In today’s show:
- Artificial intelligence pioneer sees massively expanded need for communication and empathy skills;
- Avaya Ava: Customer-focused and communication-oriented; and
- Humans are critical to an AI-driven sales process.
Skills required for the next 15 years
Dr Kai-Fu Lee, a pioneer in the field of artificial intelligence, has spelt out what he believes are the essential skills required to survive and thrive in the next 15 years.
Top of his list is empathy. And our doctors are going to need lots of it if they are to thrive in a world where artificial intelligence can replace them instantly.
“I have little doubt that AI algorithms will eventually far surpass human doctors in their ability to diagnose disease and recommend treatments,” Lee writes in his book. “One response to this would be to get rid of doctors entirely…but patients don’t want to be treated by a machine, a black box of medical knowledge that delivers a cold pronouncement.”
According to Lee, the medical personnel of the future will be “compassionate caregivers.” They will be trained in using the latest diagnostic tools, and also in communication, counselling, and emotional support. Instead of dryly informing patients of their chances of survival, they’ll share encouraging stories, explain, guide and comfort patients through the treatment process.
Lee says communication, teamwork, empathy and creativity must be taught as early as possible. “Those are the skills that matter in the future. No leader can be a great leader without those skills.”
Dr Lee has thirty years of pioneering work in artificial intelligence at Google China, Microsoft, Apple and other companies under his belt. He says he’s figured out the blueprint for humans to thrive in the coming decade of massive technological disruption: “Let us choose to let machines be machines, and let humans be humans.”
AI will take away the drudge tasks, but that will leave us with value-adding ‘humanness’ opportunities.
Mobile messaging now powered by AI
Mobile messaging is reaching a billion items a day, through SMS, Messenger and other apps. So communications technology company Avaya has built an AI platform that brings the smartness of artificial intelligence to the online and mobile messaging worlds.
Named ‘Ava’, it is a cloud-based solution covering across chat-based technologies, social media forums and messaging channels.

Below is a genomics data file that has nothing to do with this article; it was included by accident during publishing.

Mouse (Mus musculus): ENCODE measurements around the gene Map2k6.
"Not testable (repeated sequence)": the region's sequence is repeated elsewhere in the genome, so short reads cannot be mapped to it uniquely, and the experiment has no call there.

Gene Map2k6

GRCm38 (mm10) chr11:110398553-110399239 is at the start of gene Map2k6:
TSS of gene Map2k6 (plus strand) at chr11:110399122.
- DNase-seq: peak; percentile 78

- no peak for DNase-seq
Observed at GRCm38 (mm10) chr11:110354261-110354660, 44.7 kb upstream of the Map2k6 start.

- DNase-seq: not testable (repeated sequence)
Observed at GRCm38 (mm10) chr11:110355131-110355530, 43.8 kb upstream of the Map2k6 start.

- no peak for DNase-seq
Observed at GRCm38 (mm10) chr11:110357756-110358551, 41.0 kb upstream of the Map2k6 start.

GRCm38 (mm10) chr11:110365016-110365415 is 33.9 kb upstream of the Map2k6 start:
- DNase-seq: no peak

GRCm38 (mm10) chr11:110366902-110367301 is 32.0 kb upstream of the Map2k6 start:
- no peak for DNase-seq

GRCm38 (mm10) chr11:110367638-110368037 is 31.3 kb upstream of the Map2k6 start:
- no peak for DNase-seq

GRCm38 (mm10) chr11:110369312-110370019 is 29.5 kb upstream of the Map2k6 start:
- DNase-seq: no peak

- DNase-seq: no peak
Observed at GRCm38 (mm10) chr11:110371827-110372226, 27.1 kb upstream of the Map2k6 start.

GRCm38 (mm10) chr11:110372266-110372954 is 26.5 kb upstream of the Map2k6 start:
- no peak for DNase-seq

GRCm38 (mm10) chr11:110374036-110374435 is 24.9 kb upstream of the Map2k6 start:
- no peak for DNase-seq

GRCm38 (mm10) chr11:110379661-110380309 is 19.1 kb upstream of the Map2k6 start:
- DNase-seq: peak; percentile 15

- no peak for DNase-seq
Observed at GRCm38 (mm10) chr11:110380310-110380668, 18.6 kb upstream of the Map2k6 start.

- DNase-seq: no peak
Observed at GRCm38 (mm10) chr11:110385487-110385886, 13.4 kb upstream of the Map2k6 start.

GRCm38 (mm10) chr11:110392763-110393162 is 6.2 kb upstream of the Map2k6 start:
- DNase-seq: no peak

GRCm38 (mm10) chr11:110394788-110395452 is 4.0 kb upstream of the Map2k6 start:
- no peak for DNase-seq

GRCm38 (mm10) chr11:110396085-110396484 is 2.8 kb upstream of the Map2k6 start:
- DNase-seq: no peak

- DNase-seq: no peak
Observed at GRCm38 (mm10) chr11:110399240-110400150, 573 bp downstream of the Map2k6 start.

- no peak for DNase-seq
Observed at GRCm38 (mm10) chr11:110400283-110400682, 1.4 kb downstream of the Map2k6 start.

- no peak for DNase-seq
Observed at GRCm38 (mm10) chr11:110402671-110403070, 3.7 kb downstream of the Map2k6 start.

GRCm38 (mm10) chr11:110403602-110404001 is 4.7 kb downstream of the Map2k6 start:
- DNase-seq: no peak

Powered by chatbots and natural language processing, it offers the end user immediate self-service opportunities.
Chatbots offer a range of possibilities when it comes to communication.
- 24/7 customer service. Chatbots are getting better at detecting human emotions, so can quickly redirect an upset customer to a real human service agent to assist the customer;
- The era of being ‘on hold’ is gone. With some customer and support lines, a 45-minute wait is standard; government services like Centrelink have wait times measured in hours. This can be eliminated with chatbots; and
- Quick access to customer data makes service more personal. AI can feed your human customer service agents with history and service data instantly, allowing for a more personal interaction.
Ava aims to deliver heightened personalisation, with continued machine learning from past interactions, for greater efficiency, smarter customer service, and enriched delivery quality.
Ava is currently handling 34 languages and comes with sentiment analysis.
You can find out more about Ava at https://www.avaya.com/en/product/avaya-ava/
Robots can’t replace this one crucial skill: Communication
Believe the online world and you’ll think that we are heading for a robot apocalypse, where robots take over all our jobs and eventually turn us into their servants, or kill us off to save the planet. This is certainly the thrust of mainstream media (I’m thinking movies and tv shows).
But the reality of the meeting of robotics and artificial intelligence is a long way off from this possible future.
Thinking of the pressured world of Sales, two MIT educators have written that there are three areas where an augmented intelligence is the only way forward:
Salespeople need to be attuned to their clients’ needs and desires. They need to listen to their clients’ clues and ask probing questions to uncover and define their clients’ needs.
They can then use AI technology in a range of ways to help salespeople adapt the solutions and recommendations they offer customers. Sometimes a customized product is needed; other times, an off-the-shelf service will suffice.
Once a product is sold, the salesperson needs to ensure that the client is kept informed of its delivery, including any delays. The salesperson also needs to ensure that the implementation goes seamlessly.
Again, AI has a range of tools to help this process, particularly in the salesperson’s own company where shipping, marketing and sales often have to liaise but the underlying technology in the company means that vital information is too often bottle-necked and unavailable.
Throughout the selling and implementation process, the salesperson has to be continuously in touch with their client.
Again, AI tools can keep everyone informed of progress and delays. But when it comes to delivering bad news, the salesperson with their refined ‘people skills’ is best suited to deliver it.
The AI revolution will no doubt help organizations enhance, improve, and expand their customer relationships. But human beings are essential for AI to reach its potential.
And that’s it for another episode of the Better Communication Results podcast. Subscribe to our podcast in iTunes, in your podcast app of choice, or over at Soundcloud. Or subscribe to our blog by filling in the form below.
Until next time, take care, take some communication risks, because you never know what is going to pay off, and communicate with passion.